A local commission that advocates on behalf of incarcerated youth is giving students enrolled in OCDE’s alternative education program the chance to express themselves through the written word.
In partnership with OCDE and the Orange County Probation Department, the Juvenile Justice Commission (JJC) of Orange County hosted its fourth annual essay contest to honor current and post-secondary students not only for their resilience but for their self expression.
Throughout the month of October, youth enrolled at Otto A. Fischer and Rio Contiguo schools — two detention and treatment facilities run by OCDE’s ACCESS program — were invited to write personal, reflective essays on the topics of “Hope and Me,” “If I Could Change the World” and “What Do Others Think About Me.”
Below is a brief excerpt from a tenth grade student’s submission titled “Hope for the Hopeless.”
“Hope in knowing there is a light at the end of the tunnel, and all I can say is that my path is slowly getting a bit brighter as I push and pull through obstacles that life puts in my way. So, you see, how does an individual feel hope when the hopeless is surrounding him? Well, all they need is a sliver of light. A way out. Just that one person or situation to change a person altogether. We are all on a path and some of us take a detour, years, or decades, but it’s never too late to come back to the right path where we enjoy a life full of hope and happiness, something that my old self lacked.”
The essays were judged by a five-member panel and a ceremony was held virtually on Oct. 19. Awards were presented to first-, second- and third-place honorees as well as eight honorable mentions. Winners received a gift card, a writing journal and a certificate from the commission.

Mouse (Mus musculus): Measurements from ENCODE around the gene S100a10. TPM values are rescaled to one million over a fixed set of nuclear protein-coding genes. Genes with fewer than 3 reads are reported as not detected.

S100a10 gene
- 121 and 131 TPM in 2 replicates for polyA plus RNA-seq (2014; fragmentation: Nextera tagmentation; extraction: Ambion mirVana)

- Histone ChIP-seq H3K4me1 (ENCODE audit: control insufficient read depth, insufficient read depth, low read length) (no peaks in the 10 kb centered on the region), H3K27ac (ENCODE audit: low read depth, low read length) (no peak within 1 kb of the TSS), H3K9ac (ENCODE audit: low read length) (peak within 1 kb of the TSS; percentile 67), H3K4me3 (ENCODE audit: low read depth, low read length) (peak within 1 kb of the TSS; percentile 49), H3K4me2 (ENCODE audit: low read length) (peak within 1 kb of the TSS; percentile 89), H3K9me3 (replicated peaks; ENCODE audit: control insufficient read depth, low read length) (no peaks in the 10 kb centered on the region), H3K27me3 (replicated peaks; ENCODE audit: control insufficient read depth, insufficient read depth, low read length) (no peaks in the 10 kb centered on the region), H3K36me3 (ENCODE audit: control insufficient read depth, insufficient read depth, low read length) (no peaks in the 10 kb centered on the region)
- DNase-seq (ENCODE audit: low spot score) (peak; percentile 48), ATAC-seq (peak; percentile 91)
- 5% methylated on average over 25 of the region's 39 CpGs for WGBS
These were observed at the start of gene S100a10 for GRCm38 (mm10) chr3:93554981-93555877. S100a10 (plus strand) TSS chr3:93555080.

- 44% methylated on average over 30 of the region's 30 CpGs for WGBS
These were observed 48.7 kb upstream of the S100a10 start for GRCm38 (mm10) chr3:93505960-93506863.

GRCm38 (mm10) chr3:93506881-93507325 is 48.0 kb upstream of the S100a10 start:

Veteran Otto A. Fischer teacher Richard Berman said organizers opted this year to accept submissions from not only current students but post-secondary students as well, resulting in a record 72 entries. And for the first time, both handwritten and typed essays were accepted to accommodate students who may not have access to technology.
“The essays, which were extremely profound and reflective, provide students an opportunity to put their ideas, thoughts, and feelings into words,” said Berman. “The project proves to always be self-empowering and gives students the chance to freely share their personal background, family situations and experience both in and out of custody.”
OCDE’s ACCESS program — the acronym stands for Alternative, Community and Correctional Education Schools and Services — serves more than 10,000 students a year, including young people who have encountered significant academic and social obstacles, as well as students who thrive in non-traditional settings. To learn more about ACCESS Juvenile Hall schools and programs, visit the department’s website.